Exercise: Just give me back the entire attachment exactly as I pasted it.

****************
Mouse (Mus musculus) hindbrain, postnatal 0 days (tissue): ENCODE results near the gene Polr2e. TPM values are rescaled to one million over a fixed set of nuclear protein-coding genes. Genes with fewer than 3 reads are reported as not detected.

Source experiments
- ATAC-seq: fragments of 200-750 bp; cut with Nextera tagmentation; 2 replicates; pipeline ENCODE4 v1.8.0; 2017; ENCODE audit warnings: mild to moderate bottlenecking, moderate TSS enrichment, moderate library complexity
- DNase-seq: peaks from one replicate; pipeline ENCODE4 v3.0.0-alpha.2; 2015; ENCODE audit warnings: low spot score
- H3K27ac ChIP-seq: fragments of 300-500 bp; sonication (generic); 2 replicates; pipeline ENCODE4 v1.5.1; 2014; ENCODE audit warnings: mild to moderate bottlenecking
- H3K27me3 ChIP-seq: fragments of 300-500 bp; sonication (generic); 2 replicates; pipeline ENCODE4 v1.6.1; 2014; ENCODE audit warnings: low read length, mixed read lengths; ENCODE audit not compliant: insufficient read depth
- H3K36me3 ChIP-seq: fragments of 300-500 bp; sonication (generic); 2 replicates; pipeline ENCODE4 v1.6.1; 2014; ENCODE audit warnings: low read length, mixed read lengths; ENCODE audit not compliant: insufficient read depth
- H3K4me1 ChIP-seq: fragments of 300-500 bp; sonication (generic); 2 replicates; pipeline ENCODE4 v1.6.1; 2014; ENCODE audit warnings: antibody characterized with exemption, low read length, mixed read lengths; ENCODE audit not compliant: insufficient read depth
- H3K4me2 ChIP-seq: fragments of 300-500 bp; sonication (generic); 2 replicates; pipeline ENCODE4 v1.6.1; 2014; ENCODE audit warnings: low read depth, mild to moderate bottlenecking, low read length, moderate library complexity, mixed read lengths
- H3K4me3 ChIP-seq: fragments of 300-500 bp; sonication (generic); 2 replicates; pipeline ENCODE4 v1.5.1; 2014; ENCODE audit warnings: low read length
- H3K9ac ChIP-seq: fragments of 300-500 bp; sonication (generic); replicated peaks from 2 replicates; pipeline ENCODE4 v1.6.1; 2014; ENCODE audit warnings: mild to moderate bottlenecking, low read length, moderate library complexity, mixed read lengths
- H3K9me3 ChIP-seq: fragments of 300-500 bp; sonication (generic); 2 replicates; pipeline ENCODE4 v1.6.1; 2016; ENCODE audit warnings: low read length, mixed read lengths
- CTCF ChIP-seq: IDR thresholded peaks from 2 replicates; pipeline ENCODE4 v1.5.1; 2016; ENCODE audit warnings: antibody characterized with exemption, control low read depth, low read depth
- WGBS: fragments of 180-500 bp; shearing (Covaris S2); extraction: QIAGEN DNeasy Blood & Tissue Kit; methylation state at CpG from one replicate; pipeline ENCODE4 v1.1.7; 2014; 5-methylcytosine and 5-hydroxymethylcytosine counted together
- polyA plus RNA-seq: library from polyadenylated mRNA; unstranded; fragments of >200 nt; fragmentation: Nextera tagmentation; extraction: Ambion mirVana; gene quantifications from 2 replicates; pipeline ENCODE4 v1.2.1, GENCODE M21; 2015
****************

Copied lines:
Mouse (Mus musculus) hindbrain, postnatal 0 days (tissue): ENCODE results near the gene Polr2e. TPM values are rescaled to one million over a fixed set of nuclear protein-coding genes. Genes with fewer than 3 reads are reported as not detected.

Source experiments
- ATAC-seq: fragments of 200-750 bp; cut with Nextera tagmentation; 2 replicates; pipeline ENCODE4 v1.8.0; 2017; ENCODE audit warnings: mild to moderate bottlenecking, moderate TSS enrichment, moderate library complexity
- DNase-seq: peaks from one replicate; pipeline ENCODE4 v3.0.0-alpha.2; 2015; ENCODE audit warnings: low spot score
- H3K27ac ChIP-seq: fragments of 300-500 bp; sonication (generic); 2 replicates; pipeline ENCODE4 v1.5.1; 2014; ENCODE audit warnings: mild to moderate bottlenecking
- H3K27me3 ChIP-seq: fragments of 300-500 bp; sonication (generic); 2 replicates; pipeline ENCODE4 v1.6.1; 2014; ENCODE audit warnings: low read length, mixed read lengths; ENCODE audit not compliant: insufficient read depth
- H3K36me3 ChIP-seq: fragments of 300-500 bp; sonication (generic); 2 replicates; pipeline ENCODE4 v1.6.1; 2014; ENCODE audit warnings: low read length, mixed read lengths; ENCODE audit not compliant: insufficient read depth
- H3K4me1 ChIP-seq: fragments of 300-500 bp; sonication (generic); 2 replicates; pipeline ENCODE4 v1.6.1; 2014; ENCODE audit warnings: antibody characterized with exemption, low read length, mixed read lengths; ENCODE audit not compliant: insufficient read depth
- H3K4me2 ChIP-seq: fragments of 300-500 bp; sonication (generic); 2 replicates; pipeline ENCODE4 v1.6.1; 2014; ENCODE audit warnings: low read depth, mild to moderate bottlenecking, low read length, moderate library complexity, mixed read lengths
- H3K4me3 ChIP-seq: fragments of 300-500 bp; sonication (generic); 2 replicates; pipeline ENCODE4 v1.5.1; 2014; ENCODE audit warnings: low read length
- H3K9ac ChIP-seq: fragments of 300-500 bp; sonication (generic); replicated peaks from 2 replicates; pipeline ENCODE4 v1.6.1; 2014; ENCODE audit warnings: mild to moderate bottlenecking, low read length, moderate library complexity, mixed read lengths
- H3K9me3 ChIP-seq: fragments of 300-500 bp; sonication (generic); 2 replicates; pipeline ENCODE4 v1.6.1; 2016; ENCODE audit warnings: low read length, mixed read lengths
- CTCF ChIP-seq: IDR thresholded peaks from 2 replicates; pipeline ENCODE4 v1.5.1; 2016; ENCODE audit warnings: antibody characterized with exemption, control low read depth, low read depth
- WGBS: fragments of 180-500 bp; shearing (Covaris S2); extraction: QIAGEN DNeasy Blood & Tissue Kit; methylation state at CpG from one replicate; pipeline ENCODE4 v1.1.7; 2014; 5-methylcytosine and 5-hydroxymethylcytosine counted together
- polyA plus RNA-seq: library from polyadenylated mRNA; unstranded; fragments of >200 nt; fragmentation: Nextera tagmentation; extraction: Ambion mirVana; gene quantifications from 2 replicates; pipeline ENCODE4 v1.2.1, GENCODE M21; 2015